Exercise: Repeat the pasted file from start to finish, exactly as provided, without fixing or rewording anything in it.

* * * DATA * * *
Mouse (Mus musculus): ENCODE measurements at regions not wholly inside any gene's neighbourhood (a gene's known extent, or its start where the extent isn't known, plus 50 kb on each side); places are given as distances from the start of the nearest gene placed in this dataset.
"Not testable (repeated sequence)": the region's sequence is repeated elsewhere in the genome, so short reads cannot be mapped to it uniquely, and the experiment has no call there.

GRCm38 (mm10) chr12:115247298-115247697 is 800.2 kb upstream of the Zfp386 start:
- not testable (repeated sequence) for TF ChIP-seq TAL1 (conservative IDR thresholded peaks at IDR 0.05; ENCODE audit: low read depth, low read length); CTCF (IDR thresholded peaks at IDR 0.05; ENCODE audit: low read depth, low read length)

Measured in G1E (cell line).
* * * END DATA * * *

Mouse (Mus musculus): ENCODE measurements at regions not wholly inside any gene's neighbourhood (a gene's known extent, or its start where the extent isn't known, plus 50 kb on each side); places are given as distances from the start of the nearest gene placed in this dataset.
"Not testable (repeated sequence)": the region's sequence is repeated elsewhere in the genome, so short reads cannot be mapped to it uniquely, and the experiment has no call there.

GRCm38 (mm10) chr12:115247298-115247697 is 800.2 kb upstream of the Zfp386 start:
- not testable (repeated sequence) for TF ChIP-seq TAL1 (conservative IDR thresholded peaks at IDR 0.05; ENCODE audit: low read depth, low read length); CTCF (IDR thresholded peaks at IDR 0.05; ENCODE audit: low read depth, low read length)

Measured in G1E (cell line).